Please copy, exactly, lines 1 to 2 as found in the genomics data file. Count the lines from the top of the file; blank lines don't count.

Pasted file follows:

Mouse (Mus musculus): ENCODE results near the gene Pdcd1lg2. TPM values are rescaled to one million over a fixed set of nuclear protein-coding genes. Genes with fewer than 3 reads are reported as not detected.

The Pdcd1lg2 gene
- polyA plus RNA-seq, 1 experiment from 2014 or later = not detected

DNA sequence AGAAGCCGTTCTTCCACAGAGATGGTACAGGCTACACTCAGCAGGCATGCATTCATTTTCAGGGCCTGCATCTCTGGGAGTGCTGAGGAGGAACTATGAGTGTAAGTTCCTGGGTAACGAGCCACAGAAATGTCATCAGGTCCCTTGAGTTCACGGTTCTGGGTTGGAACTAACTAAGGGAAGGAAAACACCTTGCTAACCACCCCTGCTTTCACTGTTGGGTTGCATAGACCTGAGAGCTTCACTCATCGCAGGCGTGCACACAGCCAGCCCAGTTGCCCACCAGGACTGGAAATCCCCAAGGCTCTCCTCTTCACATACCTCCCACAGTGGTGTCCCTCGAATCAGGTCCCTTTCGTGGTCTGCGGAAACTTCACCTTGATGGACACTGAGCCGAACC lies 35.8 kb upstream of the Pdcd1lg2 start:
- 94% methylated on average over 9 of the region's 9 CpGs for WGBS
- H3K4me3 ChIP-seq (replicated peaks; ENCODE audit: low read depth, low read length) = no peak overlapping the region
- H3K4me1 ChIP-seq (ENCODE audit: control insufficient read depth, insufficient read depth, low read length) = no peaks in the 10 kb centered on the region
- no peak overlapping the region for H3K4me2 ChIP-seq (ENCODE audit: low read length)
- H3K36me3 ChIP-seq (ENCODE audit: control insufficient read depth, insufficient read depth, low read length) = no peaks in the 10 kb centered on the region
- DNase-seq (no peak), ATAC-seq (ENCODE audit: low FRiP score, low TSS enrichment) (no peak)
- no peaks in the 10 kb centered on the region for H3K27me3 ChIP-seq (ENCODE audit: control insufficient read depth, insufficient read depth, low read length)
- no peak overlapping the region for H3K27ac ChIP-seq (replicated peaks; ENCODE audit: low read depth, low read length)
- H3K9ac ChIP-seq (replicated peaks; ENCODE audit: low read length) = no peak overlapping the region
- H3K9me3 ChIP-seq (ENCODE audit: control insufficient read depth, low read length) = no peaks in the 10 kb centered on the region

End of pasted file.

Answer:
Mouse (Mus musculus): ENCODE results near the gene Pdcd1lg2. TPM values are rescaled to one million over a fixed set of nuclear protein-coding genes. Genes with fewer than 3 reads are reported as not detected.

The Pdcd1lg2 gene